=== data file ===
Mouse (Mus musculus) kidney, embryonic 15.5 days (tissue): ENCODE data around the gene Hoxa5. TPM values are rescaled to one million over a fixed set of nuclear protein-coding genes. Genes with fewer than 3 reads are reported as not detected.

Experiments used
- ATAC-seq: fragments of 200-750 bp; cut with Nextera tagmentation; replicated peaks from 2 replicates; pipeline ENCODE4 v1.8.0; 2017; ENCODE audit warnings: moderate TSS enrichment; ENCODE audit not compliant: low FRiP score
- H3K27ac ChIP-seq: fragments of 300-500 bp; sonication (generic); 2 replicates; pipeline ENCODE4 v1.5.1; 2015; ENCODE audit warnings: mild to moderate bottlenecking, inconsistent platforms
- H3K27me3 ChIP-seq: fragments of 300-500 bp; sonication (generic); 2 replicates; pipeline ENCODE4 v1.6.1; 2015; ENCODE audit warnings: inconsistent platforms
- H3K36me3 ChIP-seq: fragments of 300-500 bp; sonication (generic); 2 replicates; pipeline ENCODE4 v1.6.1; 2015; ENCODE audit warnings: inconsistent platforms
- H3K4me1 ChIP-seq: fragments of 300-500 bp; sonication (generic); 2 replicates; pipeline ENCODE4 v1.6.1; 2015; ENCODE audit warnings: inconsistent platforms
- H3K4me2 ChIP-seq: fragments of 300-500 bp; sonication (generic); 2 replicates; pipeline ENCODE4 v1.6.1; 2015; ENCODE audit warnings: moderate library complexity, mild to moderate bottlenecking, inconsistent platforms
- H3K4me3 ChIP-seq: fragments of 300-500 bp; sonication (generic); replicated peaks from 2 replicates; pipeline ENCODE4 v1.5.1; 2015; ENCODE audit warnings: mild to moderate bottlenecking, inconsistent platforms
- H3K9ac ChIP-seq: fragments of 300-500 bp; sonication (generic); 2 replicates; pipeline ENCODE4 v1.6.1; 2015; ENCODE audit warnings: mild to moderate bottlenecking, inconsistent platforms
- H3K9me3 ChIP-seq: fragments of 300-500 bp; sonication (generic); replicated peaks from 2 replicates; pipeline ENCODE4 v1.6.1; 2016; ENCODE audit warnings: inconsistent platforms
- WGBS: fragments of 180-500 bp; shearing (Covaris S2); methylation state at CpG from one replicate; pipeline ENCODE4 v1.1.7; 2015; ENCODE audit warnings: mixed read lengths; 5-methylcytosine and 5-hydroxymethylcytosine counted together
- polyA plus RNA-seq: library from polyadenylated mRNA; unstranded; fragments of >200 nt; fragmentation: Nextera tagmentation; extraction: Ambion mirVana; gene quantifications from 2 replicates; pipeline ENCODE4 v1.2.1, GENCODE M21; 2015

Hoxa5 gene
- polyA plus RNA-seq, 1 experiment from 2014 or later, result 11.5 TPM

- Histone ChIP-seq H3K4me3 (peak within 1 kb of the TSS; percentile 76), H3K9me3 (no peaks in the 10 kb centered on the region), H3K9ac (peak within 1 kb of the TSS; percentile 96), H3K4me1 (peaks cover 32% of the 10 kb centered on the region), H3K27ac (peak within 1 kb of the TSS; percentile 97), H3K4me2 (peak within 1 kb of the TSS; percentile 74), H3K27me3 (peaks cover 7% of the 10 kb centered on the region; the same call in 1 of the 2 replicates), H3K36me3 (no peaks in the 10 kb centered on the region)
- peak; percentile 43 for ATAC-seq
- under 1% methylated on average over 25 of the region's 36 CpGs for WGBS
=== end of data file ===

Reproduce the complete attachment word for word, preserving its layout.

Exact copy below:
Mouse (Mus musculus) kidney, embryonic 15.5 days (tissue): ENCODE data around the gene Hoxa5. TPM values are rescaled to one million over a fixed set of nuclear protein-coding genes. Genes with fewer than 3 reads are reported as not detected.

Experiments used
- ATAC-seq: fragments of 200-750 bp; cut with Nextera tagmentation; replicated peaks from 2 replicates; pipeline ENCODE4 v1.8.0; 2017; ENCODE audit warnings: moderate TSS enrichment; ENCODE audit not compliant: low FRiP score
- H3K27ac ChIP-seq: fragments of 300-500 bp; sonication (generic); 2 replicates; pipeline ENCODE4 v1.5.1; 2015; ENCODE audit warnings: mild to moderate bottlenecking, inconsistent platforms
- H3K27me3 ChIP-seq: fragments of 300-500 bp; sonication (generic); 2 replicates; pipeline ENCODE4 v1.6.1; 2015; ENCODE audit warnings: inconsistent platforms
- H3K36me3 ChIP-seq: fragments of 300-500 bp; sonication (generic); 2 replicates; pipeline ENCODE4 v1.6.1; 2015; ENCODE audit warnings: inconsistent platforms
- H3K4me1 ChIP-seq: fragments of 300-500 bp; sonication (generic); 2 replicates; pipeline ENCODE4 v1.6.1; 2015; ENCODE audit warnings: inconsistent platforms
- H3K4me2 ChIP-seq: fragments of 300-500 bp; sonication (generic); 2 replicates; pipeline ENCODE4 v1.6.1; 2015; ENCODE audit warnings: moderate library complexity, mild to moderate bottlenecking, inconsistent platforms
- H3K4me3 ChIP-seq: fragments of 300-500 bp; sonication (generic); replicated peaks from 2 replicates; pipeline ENCODE4 v1.5.1; 2015; ENCODE audit warnings: mild to moderate bottlenecking, inconsistent platforms
- H3K9ac ChIP-seq: fragments of 300-500 bp; sonication (generic); 2 replicates; pipeline ENCODE4 v1.6.1; 2015; ENCODE audit warnings: mild to moderate bottlenecking, inconsistent platforms
- H3K9me3 ChIP-seq: fragments of 300-500 bp; sonication (generic); replicated peaks from 2 replicates; pipeline ENCODE4 v1.6.1; 2016; ENCODE audit warnings: inconsistent platforms
- WGBS: fragments of 180-500 bp; shearing (Covaris S2); methylation state at CpG from one replicate; pipeline ENCODE4 v1.1.7; 2015; ENCODE audit warnings: mixed read lengths; 5-methylcytosine and 5-hydroxymethylcytosine counted together
- polyA plus RNA-seq: library from polyadenylated mRNA; unstranded; fragments of >200 nt; fragmentation: Nextera tagmentation; extraction: Ambion mirVana; gene quantifications from 2 replicates; pipeline ENCODE4 v1.2.1, GENCODE M21; 2015

Hoxa5 gene
- polyA plus RNA-seq, 1 experiment from 2014 or later, result 11.5 TPM

- Histone ChIP-seq H3K4me3 (peak within 1 kb of the TSS; percentile 76), H3K9me3 (no peaks in the 10 kb centered on the region), H3K9ac (peak within 1 kb of the TSS; percentile 96), H3K4me1 (peaks cover 32% of the 10 kb centered on the region), H3K27ac (peak within 1 kb of the TSS; percentile 97), H3K4me2 (peak within 1 kb of the TSS; percentile 74), H3K27me3 (peaks cover 7% of the 10 kb centered on the region; the same call in 1 of the 2 replicates), H3K36me3 (no peaks in the 10 kb centered on the region)
- peak; percentile 43 for ATAC-seq
- under 1% methylated on average over 25 of the region's 36 CpGs for WGBS